Homeowners of federally backed mortgage loans may obtain forbearance from making mortgage payments for up to 180 days and then request an additional forbearance for up to another 180 days. The Act does not reference taxes or insurance which may be collected and escrowed by the lender. However, during the forbearance period, no fees, penalties or interest may accrue on a debtor’s account beyond amounts scheduled or calculated as if the borrower made all payments on time.

During the 120-day period beginning on the Act’s enactment date, the lessor of a “covered dwelling” may not file a court action for eviction or charge additional fees for nonpayment of rent.[5] After that 120-day period, the lessor cannot require the tenant to vacate until it gives the tenant a 30-day notice to quit. See § 4(c). A covered dwelling is one where the building is secured by a federally backed mortgage loan or participates in certain federal housing programs.

Gov. Steve Bullock executed Executive Orders 2-2020 and 3-2020 to declare a state of emergency in Montana. His directive implementing his Executive Order, dated March 30, 2020, limited residential foreclosures and evictions. This action specifically did not suspend payments that were due during the duration of his directive.

Student Loans. The CARES Act also offers relief for federal student loan borrowers. However, borrowers with Perkins loans or Federal Family Education Loans (FFEL) still held by banks or guarantee agencies are not protected. Direct loans and qualified FFEL borrowers will have their payments suspended through Sept. 31, 2020. Borrowers with federally held student loans will automatically have their interest rate set to 0% for a period of at least 60 days and will have the option to suspend their payments for at least two months to cope with the national emergency.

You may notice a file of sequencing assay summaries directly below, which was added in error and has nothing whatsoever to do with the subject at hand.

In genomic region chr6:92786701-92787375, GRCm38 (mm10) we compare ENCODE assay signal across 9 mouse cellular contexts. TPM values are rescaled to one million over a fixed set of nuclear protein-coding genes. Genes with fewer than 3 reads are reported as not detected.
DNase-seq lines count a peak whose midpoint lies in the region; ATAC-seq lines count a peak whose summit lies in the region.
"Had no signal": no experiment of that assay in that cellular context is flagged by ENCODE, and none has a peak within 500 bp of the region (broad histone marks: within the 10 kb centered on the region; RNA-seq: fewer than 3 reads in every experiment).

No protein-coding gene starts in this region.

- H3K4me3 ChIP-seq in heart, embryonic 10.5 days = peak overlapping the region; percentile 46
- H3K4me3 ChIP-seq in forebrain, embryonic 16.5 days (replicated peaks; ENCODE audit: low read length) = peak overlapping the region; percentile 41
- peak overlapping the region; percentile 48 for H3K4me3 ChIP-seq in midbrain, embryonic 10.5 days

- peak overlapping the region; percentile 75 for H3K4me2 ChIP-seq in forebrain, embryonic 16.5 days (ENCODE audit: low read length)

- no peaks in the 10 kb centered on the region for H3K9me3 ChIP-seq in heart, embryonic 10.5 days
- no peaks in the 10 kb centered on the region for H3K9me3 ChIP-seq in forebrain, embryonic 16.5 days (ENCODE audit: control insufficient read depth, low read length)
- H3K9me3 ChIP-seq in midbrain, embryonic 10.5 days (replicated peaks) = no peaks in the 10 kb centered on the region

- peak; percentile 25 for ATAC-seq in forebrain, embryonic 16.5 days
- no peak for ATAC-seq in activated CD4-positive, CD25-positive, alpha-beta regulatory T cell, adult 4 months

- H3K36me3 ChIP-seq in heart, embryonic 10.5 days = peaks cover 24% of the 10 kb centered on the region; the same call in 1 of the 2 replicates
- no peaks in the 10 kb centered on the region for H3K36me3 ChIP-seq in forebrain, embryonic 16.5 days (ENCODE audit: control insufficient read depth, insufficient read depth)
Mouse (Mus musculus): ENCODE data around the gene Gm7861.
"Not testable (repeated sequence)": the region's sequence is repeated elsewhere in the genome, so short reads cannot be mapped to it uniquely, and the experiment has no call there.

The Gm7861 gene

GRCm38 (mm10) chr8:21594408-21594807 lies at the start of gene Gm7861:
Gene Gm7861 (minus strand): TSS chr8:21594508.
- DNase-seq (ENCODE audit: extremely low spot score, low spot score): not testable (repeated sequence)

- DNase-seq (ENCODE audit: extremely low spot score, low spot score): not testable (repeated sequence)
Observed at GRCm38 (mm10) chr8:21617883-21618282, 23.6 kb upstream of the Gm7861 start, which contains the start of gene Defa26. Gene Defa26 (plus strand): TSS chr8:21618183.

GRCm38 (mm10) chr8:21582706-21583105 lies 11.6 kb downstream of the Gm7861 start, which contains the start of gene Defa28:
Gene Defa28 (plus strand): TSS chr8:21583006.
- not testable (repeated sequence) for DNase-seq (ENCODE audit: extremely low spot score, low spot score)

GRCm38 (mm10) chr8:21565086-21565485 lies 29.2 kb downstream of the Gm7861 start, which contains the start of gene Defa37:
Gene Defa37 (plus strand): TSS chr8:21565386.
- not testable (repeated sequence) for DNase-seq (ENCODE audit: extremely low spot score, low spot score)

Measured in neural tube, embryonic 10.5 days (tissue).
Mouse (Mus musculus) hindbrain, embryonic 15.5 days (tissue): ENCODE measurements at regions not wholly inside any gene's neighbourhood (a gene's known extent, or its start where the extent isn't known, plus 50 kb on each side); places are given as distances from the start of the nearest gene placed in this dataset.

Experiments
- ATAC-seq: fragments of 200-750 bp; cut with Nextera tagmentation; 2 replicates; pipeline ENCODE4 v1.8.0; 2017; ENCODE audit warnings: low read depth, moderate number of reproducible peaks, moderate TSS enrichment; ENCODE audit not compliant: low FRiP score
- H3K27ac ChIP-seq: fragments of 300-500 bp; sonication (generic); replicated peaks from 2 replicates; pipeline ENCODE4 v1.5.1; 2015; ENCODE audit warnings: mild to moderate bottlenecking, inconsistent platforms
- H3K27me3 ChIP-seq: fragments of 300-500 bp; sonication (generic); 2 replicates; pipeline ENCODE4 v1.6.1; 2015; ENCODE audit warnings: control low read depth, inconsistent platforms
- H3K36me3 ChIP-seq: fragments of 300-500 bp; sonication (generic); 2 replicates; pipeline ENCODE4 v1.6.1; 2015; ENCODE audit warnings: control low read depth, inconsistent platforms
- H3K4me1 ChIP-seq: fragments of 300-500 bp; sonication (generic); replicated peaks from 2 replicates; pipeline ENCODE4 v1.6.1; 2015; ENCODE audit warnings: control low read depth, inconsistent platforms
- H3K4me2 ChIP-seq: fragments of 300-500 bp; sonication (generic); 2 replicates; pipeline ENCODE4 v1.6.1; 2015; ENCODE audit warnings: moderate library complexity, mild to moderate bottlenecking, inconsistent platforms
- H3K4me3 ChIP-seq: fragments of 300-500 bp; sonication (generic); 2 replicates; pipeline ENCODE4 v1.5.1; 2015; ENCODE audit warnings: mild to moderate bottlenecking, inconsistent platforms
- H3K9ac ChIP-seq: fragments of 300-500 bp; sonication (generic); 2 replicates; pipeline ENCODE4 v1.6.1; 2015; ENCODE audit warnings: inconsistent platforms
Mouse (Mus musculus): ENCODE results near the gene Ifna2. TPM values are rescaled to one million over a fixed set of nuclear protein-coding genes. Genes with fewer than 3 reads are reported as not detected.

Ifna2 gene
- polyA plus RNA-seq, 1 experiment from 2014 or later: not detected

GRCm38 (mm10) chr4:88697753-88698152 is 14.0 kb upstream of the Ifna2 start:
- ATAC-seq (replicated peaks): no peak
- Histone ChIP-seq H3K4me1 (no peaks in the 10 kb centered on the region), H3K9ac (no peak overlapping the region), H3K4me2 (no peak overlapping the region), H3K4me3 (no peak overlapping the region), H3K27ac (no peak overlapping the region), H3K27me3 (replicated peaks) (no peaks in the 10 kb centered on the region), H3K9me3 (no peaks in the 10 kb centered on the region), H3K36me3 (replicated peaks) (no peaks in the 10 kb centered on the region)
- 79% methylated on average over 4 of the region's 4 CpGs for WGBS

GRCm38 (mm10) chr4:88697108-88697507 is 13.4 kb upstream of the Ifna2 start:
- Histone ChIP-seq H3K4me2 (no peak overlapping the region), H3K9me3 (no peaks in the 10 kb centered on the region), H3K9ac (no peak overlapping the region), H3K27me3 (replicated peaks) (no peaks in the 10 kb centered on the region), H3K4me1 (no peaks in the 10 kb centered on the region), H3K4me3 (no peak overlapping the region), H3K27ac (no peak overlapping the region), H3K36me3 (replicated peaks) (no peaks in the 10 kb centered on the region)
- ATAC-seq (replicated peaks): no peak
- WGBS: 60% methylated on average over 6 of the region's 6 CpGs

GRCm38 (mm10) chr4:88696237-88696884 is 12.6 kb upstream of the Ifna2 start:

The Treasury Department has exempted the Social Security Administration from offsetting benefit payments against tax debts, student loans, or mortgage deficiency payments.[6]

Fair Credit Reporting. The CARES Act[7] provides minimal protections regarding credit reporting. From Jan. 31, 2020, until 120 days after the end of the national state of emergency, if a creditor has made an accommodation (such as a forbearance or workout) for a consumer pursuant to the state of emergency, the creditor shall report that account with the same status as prior to the accommodation to a consumer reporting agency. That is, if an account was current it shall continue to be reported as current, while a delinquent account shall continue to be reported as delinquent. The exceptions are (1) the provision does not apply to charged-off accounts and (2) if the account was delinquent and the consumer manages to bring the account current during the period of accommodation, the account shall be reported as current.


The House of Representatives on May 12 passed HR 6800, the Health and Economic Recovery Omnibus Emergency Solutions (HEROES) Act. Although likely not in its final form, the proposed legislation extents and expands the eviction and foreclosure moratorium in the CARES Act and extends forbearance provisions for student loans. It also specifies certain home loan modification and loss mitigation programs that should be available following a moratorium to prevent any homeowner from facing foreclosure if they cannot pay the skipped payments. The bill would also raise the debt limitations in the bankruptcy code to make more individuals eligible for chapter 13.
What is clear is that the financial impact of COVID-19 on consumers and businesses will be widespread. The SBRA and the CARES Acts offer some short-term relief for virus related financial hardships.

Robert Drummond is a Chapter 13 Trustee from Great Falls.

[1] Pub. L. No. 116-54.

[2] Pub. L. No. 116-136

[3] The CARES Act offers relief to businesses and consumers facing financial stress as a result of the COVID-19 epidemic.

[4] 11 U.S.C. § 1325(b)(4)

[5] CARES Act § 4024(b).

[6] Treasury Technical Bulletin No. 2020-7

[7] CARES Act § 4021